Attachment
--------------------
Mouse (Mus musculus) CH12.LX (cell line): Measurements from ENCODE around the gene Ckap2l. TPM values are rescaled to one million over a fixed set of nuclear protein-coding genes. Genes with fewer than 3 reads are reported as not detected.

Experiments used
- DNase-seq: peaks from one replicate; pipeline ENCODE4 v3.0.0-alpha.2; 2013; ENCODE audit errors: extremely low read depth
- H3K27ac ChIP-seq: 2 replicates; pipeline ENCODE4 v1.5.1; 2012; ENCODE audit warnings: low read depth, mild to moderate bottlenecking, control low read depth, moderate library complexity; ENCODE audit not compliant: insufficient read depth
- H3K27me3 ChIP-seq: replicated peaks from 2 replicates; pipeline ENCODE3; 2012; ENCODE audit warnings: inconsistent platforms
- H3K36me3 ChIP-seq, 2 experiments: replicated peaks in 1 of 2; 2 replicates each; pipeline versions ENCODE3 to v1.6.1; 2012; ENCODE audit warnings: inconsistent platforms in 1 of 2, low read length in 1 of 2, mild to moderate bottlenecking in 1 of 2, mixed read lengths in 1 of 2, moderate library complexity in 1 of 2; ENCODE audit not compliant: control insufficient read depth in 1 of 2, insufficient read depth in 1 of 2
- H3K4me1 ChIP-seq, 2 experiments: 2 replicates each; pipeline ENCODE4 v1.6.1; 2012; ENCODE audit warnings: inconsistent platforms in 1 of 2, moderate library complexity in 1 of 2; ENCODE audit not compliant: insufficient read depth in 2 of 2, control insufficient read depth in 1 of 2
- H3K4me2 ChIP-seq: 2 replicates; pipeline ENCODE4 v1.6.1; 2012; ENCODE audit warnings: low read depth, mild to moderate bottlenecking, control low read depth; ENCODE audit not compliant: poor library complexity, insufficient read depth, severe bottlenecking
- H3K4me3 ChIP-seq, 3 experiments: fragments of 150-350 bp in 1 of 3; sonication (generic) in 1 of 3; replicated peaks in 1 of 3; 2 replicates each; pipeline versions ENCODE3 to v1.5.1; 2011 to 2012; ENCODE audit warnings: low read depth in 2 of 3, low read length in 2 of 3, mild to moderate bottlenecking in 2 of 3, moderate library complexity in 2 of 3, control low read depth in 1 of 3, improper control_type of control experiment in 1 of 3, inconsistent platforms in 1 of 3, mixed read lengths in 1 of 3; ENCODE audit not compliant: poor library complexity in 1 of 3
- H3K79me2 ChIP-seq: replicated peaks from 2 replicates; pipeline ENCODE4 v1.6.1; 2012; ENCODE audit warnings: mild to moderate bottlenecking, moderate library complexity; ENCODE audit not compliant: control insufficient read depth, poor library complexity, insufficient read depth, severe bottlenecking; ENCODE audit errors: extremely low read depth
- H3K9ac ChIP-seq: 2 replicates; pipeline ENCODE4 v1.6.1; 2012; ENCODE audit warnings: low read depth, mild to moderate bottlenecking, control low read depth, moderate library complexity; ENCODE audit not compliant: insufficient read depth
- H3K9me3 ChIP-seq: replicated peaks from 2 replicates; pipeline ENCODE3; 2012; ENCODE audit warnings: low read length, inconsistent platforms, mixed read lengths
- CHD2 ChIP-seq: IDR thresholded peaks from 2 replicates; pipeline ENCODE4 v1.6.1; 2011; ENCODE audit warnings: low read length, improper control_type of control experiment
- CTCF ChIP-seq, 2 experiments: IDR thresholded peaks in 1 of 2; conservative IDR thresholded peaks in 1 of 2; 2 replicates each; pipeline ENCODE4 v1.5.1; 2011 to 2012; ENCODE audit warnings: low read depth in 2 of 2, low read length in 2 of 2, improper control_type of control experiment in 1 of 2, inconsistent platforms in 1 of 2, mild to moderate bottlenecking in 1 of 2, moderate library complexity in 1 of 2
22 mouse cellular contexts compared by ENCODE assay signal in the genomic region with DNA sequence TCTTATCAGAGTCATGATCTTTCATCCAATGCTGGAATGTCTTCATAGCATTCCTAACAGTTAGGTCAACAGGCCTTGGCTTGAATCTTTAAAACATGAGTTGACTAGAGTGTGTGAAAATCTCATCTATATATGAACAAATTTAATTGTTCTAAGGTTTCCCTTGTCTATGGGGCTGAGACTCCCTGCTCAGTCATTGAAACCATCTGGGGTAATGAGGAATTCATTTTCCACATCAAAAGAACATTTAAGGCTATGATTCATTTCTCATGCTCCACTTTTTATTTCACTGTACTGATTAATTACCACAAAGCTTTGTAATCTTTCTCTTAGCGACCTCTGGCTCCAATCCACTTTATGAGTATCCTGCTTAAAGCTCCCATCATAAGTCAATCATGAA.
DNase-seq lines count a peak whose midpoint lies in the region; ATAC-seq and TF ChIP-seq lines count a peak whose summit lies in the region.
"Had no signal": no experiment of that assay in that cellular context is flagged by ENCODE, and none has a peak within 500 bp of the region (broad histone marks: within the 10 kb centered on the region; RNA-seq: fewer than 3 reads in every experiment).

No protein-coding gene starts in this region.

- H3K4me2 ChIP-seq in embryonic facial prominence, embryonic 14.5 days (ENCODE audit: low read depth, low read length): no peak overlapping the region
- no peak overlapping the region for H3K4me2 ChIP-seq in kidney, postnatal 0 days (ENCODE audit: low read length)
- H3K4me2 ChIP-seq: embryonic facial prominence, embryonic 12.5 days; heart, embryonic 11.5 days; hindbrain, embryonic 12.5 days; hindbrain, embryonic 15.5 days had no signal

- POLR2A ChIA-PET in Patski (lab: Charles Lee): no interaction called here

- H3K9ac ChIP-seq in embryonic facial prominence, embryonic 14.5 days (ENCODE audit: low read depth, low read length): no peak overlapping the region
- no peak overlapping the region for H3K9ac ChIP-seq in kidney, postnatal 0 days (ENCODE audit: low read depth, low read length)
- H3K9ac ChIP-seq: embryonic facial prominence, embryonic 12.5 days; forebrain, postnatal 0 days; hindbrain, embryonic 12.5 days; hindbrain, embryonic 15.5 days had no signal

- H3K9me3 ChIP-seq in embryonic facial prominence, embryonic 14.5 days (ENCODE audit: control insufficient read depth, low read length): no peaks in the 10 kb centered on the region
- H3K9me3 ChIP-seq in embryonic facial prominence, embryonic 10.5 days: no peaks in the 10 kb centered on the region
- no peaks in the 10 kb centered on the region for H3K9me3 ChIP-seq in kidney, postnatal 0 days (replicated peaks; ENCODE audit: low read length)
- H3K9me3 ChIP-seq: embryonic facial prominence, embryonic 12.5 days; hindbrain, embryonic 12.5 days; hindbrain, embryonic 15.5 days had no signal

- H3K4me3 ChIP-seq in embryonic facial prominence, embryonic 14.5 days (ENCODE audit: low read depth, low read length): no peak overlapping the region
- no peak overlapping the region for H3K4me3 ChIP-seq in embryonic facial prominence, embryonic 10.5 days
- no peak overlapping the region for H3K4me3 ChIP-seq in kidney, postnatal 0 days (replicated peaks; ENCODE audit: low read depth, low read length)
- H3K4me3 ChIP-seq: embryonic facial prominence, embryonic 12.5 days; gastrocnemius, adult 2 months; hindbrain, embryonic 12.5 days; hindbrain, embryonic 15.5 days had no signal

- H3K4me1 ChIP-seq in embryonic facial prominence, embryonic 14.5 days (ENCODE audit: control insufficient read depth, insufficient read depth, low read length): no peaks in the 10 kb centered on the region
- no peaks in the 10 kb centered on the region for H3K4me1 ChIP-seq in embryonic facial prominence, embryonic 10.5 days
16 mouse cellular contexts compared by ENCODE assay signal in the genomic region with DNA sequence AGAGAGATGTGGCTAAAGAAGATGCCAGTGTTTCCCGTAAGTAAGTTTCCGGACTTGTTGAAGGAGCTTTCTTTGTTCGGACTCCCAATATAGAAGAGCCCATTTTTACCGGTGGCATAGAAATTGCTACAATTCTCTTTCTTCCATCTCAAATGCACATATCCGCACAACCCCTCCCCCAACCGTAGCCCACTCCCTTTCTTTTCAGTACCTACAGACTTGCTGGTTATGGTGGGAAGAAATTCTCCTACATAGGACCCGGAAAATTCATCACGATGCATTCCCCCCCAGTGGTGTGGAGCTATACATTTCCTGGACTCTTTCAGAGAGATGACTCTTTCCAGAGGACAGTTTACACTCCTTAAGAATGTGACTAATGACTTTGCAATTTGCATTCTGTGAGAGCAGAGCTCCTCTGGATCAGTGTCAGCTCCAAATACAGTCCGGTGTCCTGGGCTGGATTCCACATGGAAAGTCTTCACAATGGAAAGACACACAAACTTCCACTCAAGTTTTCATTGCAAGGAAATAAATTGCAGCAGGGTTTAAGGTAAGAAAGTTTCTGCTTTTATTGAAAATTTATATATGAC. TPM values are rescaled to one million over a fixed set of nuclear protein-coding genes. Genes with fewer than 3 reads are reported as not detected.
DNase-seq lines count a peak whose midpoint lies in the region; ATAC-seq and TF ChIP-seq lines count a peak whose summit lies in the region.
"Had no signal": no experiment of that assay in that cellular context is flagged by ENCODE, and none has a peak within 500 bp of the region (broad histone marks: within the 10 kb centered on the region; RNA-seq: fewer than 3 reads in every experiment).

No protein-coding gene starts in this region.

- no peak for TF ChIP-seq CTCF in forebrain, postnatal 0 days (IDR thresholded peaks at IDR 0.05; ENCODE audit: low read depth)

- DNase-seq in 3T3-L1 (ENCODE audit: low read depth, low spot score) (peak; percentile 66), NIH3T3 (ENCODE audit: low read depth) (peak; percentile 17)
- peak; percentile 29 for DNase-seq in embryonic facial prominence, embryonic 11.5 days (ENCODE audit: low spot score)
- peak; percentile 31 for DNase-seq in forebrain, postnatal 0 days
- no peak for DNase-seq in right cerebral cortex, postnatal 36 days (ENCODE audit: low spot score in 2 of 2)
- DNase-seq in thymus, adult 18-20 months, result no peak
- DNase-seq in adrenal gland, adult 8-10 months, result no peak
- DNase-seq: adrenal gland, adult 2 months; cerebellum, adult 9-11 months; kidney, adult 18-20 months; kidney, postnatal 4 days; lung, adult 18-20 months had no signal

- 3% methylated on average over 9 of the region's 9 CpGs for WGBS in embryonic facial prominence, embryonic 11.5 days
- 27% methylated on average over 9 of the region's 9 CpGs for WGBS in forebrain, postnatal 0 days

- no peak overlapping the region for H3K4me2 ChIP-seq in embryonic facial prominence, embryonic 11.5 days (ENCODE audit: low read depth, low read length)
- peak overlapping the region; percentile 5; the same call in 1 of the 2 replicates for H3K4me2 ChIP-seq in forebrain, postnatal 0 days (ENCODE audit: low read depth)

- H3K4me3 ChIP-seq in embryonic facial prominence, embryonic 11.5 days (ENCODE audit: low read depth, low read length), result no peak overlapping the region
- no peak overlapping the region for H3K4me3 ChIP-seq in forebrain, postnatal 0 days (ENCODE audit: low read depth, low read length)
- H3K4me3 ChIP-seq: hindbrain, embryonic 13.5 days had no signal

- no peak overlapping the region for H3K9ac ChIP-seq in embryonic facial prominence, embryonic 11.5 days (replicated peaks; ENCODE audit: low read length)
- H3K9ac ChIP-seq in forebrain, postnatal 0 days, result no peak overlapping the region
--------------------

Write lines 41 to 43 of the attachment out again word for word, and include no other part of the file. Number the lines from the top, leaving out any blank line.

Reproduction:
- DNase-seq in 3T3-L1 (ENCODE audit: low read depth, low spot score) (peak; percentile 66), NIH3T3 (ENCODE audit: low read depth) (peak; percentile 17)
- peak; percentile 29 for DNase-seq in embryonic facial prominence, embryonic 11.5 days (ENCODE audit: low spot score)
- peak; percentile 31 for DNase-seq in forebrain, postnatal 0 days